Saturday, August 27, 2011

The Intuitionist by Colson Whitehead: Impressions

The Intuitionist by Colson Whitehead was a uniquely interesting if not entirely enjoyable novel. It's been on my TBR list for years, after a good friend told me I absolutely had to read this book (I can't recall whether or not he gave me a specific reason, but I do remember the emphaticalness of his recommendation), and it won the very small poll for August's book club pick because it sounds particularly intriguing and deceives one into thinking it will be fast paced right away. It is not. The pace does not quicken substantially but rather accelerates very slowly until about midway through the novel, after which it maintains a good page-turn inducing speed.

The story, as far as I can tell, is a bit of speculative fiction with a fair amount of absurdism thrown in. It seems to be set in an alternative version of the late 50s or early 60s (they mention the "famous reverend"). In this alternate reality, the Elevator Guild has substantial power in city operations (the city is probably New York, but it's never actually called New York City). The reality seems to have begun, or split, down this different path sometime in the 1850s, when elevators were first introduced. At the time of the book, there is a heated rivalry between the Empiricists, who need to see everything about the elevator in order to determine what's wrong, or if everything is running smoothly, and the Intuitionists, who have some sort of intimate interaction with the elevators they inspect and can determine any problems by communing with the elevator itself - no need to check the physical gear. An Empiricist name Chancre is currently in power, but elections are coming up.

Lila Mae Watson, the protagonist, is the first black, female elevator inspector, and she's an Intuitionist - three strikes against her. Race relations in this reality are no better than they were in ours in the 50s and 60s. Lila Mae can blend right into the background, become invisible, due to her color and everyone's tendency not to take notice of anyone non-white. It is still blatantly threatening to black people, as Lila Mae describes her natural inclinations ("Because her father taught her that white folks can turn on you at any moment") while entering a bar (O'Connor's) looking for her one pseudofriend in the guild:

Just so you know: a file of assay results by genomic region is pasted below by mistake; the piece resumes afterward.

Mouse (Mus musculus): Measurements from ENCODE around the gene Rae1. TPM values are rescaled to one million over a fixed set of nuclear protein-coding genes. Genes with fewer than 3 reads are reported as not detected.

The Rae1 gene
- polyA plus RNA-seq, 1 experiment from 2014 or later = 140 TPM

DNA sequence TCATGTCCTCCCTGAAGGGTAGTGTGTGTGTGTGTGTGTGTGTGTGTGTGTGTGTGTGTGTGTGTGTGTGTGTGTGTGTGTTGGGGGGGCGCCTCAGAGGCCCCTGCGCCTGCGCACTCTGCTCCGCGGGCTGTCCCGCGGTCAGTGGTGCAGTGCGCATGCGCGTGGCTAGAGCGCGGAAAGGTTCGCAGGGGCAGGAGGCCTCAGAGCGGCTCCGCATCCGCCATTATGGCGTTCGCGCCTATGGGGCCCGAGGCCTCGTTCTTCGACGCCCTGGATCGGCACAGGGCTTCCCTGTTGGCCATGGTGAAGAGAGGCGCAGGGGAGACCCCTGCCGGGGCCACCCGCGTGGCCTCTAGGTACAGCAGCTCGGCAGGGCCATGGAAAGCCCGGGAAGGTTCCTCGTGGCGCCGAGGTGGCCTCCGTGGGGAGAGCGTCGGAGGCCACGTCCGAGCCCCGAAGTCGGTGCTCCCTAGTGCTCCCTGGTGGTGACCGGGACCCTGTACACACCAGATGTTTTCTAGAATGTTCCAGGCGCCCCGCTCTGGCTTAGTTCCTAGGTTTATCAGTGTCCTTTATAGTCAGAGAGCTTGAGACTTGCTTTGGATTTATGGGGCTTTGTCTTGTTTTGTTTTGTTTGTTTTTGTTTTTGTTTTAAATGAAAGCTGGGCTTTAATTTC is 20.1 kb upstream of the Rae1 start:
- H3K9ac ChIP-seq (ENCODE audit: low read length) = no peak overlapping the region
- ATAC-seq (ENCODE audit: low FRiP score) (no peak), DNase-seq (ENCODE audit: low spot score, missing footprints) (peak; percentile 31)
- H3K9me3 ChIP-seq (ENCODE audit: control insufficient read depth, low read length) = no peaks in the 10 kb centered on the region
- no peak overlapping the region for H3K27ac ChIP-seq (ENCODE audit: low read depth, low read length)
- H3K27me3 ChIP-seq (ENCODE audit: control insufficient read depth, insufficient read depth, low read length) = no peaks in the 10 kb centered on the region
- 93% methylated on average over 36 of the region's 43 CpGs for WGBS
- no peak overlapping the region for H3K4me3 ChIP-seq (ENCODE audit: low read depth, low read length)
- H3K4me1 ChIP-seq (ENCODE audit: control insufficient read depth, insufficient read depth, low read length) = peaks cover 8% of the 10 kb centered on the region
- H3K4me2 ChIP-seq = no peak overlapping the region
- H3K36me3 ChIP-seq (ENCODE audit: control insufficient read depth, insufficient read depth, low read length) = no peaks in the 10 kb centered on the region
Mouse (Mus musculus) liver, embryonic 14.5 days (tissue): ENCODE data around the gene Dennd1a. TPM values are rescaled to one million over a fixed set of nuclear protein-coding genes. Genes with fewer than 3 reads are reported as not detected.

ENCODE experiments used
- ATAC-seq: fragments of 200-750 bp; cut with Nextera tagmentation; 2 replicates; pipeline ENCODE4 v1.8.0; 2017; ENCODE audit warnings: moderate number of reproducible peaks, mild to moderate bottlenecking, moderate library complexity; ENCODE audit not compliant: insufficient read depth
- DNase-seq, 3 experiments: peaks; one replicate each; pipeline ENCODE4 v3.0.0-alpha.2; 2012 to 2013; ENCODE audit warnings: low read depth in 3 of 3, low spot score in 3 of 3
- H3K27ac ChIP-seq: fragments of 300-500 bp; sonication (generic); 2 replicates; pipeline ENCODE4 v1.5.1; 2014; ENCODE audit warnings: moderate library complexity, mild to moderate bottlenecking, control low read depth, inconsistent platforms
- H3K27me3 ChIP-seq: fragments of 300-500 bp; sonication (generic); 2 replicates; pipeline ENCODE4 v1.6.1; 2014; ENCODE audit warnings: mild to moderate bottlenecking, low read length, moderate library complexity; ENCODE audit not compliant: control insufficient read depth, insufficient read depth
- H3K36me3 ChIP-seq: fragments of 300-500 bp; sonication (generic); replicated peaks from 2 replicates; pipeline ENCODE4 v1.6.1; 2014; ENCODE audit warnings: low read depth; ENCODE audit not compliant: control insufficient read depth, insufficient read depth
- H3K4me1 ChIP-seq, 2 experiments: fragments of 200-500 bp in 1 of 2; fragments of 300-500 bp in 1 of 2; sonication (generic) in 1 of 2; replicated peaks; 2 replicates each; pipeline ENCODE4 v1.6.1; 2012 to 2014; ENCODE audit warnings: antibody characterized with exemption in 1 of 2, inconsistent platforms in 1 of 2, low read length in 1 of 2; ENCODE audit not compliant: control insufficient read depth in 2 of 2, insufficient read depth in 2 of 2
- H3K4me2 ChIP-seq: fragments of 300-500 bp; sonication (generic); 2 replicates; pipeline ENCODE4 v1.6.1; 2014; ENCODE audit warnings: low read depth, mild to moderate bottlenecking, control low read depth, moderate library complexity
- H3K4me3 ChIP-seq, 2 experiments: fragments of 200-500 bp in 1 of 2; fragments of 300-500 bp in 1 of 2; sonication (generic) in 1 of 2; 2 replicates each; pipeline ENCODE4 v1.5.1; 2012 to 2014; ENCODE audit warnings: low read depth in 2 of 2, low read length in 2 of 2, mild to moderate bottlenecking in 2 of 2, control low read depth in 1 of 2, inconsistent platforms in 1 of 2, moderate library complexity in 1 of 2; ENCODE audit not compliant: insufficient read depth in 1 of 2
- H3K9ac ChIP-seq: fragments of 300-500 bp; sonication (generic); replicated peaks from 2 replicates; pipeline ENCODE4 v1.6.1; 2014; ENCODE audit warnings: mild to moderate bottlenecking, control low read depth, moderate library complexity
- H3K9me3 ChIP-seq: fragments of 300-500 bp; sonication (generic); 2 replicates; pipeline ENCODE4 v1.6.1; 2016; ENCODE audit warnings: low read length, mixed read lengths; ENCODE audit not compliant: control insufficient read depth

They can turn rabid at any second; this is the true result of gathering integration: the replacement of sure violence with deferred sure violence. Her position is precarious in the office, she understands that, and in O'Connor's as well; she's a lost tourist among heavy vowels, the crude maps of ancestral homelands, and the family crests of near-exterminated clans. Her position is precarious everywhere she goes in this city, for that matter, but she's trained dread to keep invisible in its ubiquity, like fire hydrants and gum trod into black sidewalk spackle. Makeshift weapons include shoes, keys, and broken bottles. Pool cues if their handy. 
The underlying threat of violence flows throughout the novel, but unevenly, and at times, unnecessarily. (Would someone please explain to me the relevance of The Screaming Man? Because as far as I can tell, that small scene in there solely to mislead, and adds unnecessary violence.)

Lila Mae's character is an interesting choice - she's a woman, black and an Intuitionist, but her personality is calculating, cool, observant and distant, basically turning gender and race stereotypes on their respective heads. Perhaps it's only objects that Lila Mae can relate to, as an Intuitionist who understands the wants and needs of elevators but not those of people.

The novel, overall, didn't go as far as I would have liked. The elements of the absurd (Intuitionism, for example) took a while to recognize in the light of an alternative reality. The wordplay was enjoyable, but it often slowed down the pace of the novel. (At one point a character is described as "that vapor, that meandering cumulus masquerading as a man.")  It's a short novel but not a fast read. I'd recommend reading it (I'm almost positive I'm missing something) but only when you're looking for something different and a little challenging.

Thursday, August 11, 2011

Too many books in the air